The last year has tested our resilience. We’ve been encouraged to be mindful of the impact that the sustained strain has had on our wellbeing. Thankfully, we’ve had less reason to think too much about the stability of our national infrastructure. Thanks to the sterling work of key workers across the country, our water, energy, digital communications and transport systems have coped well despite significant shifts in usage.
The risk of this success is complacency. Being able to successfully deal with one challenge does not necessarily mean you are prepared for the next one. The reshaping of our economy provides a chance to start valuing resilience and adaptation properly.
This makes financial sense. For example, the estimated cost of sticking at current levels of resilience and paying for emergency responses to extreme drought would cost around £40bn over the next 30 years, almost double the cost of upgrading our water system to help mitigate that risk; a stitch in time saves nine. But we need to knit protection and sustainability into the fabric of our national utilities and other key infrastructure. Last year the National Infrastructure Commission proposed a new framework that places a greater focus on risk anticipation, building resilience in from the start.
There is currently no systematic national review of the resilience of our utilities that the public and politicians can scrutinise. The impact of Covid-19 should prompt us to ask how we can better prepare for the unexpected shocks of the future—as well as the ones we can predict, like the impacts of climate change.
This year provides an opportunity for the UK to lead the pack in the “race to resilience” championed by the UN alongside the race to net-zero emissions. While focused on the world’s most vulnerable communities, the campaign highlights the universal importance of being ready to adapt, transform and thrive in the face of environmental shifts.
The commission has called on the government to publish a transparent set of resilience standards every five years, setting out which disruptions and failures infrastructure is expected to resist, and anticipated recovery times for severe incidents. Network Rail’s recent commitment to agree the service level passengers can expect during extreme weather is a good example of the type of clarity needed. The commission has also recommended that infrastructure operators carry out regular stress tests, overseen by regulators.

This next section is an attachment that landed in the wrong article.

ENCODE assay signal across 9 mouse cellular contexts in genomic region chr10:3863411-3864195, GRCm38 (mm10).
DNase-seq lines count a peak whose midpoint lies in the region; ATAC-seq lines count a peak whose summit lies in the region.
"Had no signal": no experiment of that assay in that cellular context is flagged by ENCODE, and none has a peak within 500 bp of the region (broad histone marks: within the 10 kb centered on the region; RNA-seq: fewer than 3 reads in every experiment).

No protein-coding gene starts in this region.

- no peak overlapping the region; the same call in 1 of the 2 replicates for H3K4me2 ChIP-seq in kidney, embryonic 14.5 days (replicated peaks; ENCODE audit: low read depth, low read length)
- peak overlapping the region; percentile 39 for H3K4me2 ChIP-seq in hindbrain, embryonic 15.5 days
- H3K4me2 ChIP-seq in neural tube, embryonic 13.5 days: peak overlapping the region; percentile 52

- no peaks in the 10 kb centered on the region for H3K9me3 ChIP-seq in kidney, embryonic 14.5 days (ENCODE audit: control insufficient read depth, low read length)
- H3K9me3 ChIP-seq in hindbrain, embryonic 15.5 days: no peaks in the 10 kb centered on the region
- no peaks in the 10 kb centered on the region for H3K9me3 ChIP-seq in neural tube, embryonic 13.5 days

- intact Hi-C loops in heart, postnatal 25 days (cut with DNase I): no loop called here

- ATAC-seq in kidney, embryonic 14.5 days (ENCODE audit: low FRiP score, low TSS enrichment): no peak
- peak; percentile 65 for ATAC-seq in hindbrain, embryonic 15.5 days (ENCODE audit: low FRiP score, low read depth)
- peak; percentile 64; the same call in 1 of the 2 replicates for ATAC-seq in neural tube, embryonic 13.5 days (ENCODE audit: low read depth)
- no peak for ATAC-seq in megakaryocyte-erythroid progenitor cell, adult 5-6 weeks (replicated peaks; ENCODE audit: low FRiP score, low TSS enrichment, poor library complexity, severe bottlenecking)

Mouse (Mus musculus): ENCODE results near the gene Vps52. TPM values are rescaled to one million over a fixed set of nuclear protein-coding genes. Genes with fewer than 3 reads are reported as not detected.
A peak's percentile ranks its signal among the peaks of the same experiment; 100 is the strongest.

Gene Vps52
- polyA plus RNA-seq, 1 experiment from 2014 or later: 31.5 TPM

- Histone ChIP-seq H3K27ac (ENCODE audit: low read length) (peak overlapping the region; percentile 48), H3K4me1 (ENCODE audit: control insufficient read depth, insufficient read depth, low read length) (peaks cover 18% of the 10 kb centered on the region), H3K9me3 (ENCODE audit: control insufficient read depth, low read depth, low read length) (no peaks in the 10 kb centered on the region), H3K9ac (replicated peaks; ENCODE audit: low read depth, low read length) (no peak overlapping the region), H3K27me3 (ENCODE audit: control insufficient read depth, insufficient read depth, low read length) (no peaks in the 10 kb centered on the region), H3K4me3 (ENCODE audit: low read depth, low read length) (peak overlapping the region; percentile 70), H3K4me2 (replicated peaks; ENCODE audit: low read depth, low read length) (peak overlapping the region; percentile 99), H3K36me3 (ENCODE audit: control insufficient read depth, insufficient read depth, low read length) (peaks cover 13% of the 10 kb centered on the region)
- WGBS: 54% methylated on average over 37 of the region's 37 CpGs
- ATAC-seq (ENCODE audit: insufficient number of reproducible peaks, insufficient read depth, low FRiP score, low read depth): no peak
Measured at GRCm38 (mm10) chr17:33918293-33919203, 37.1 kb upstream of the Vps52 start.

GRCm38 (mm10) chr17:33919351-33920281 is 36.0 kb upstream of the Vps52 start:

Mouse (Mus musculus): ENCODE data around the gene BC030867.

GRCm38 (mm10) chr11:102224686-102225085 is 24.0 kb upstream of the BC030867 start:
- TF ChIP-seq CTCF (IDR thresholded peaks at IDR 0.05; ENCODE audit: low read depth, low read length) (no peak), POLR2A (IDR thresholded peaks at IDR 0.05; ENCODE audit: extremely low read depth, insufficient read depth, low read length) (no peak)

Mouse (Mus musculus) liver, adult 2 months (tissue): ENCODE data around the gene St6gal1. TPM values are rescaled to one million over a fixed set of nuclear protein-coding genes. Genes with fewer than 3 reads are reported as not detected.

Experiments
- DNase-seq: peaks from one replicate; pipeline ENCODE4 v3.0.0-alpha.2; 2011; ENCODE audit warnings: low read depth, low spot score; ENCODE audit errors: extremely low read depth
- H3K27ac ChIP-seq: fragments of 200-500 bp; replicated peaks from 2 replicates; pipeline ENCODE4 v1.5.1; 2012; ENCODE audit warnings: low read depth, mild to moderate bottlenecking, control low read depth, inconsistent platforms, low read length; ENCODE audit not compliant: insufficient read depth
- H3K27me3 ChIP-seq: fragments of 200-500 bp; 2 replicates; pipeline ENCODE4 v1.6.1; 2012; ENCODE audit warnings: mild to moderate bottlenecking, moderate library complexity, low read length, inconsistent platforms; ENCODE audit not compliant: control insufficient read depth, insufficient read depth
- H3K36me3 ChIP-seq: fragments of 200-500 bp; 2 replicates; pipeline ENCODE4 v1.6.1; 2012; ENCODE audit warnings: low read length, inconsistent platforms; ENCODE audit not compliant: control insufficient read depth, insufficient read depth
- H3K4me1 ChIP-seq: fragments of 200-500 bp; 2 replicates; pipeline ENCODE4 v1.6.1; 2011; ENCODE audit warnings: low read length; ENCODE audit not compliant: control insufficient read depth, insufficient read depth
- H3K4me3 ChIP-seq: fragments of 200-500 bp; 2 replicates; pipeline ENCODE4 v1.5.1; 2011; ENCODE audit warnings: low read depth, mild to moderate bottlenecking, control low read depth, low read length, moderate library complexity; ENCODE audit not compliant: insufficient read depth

We are also calling on infrastructure operators to develop long-term resilience strategies. Of course, many infrastructure operators are already planning ahead, supporting major schemes such as the Thames Tideway “super sewer” and the National Grid’s investment in future energy scenarios to guide planning.
But it won’t happen on the scale required without incentives for private operators. All regulators should be given explicit duties to promote the resilience of their sectors, including ensuring that their price review decisions are consistent with meeting resilience standards. This will likely require clearer engagement with customers about the long-term benefits of such investment.
The government is due to respond formally to our recommendations soon, and a resilience strategy has been promised for later this year. Its commitment to consider threats and hazards in the round, as well as to think broadly about the role of private and public sector stakeholders in that strategy, is encouraging, and in line with the commission’s own recommendations. Ministers must take the opportunity to reflect the importance of resilience in the direction they give to those who monitor our regulated industries.
As we emerge from the pandemic, we should learn lessons for the buffers we design into the vital services upon which our economy depends. We not only need to build back better, but build better back-up.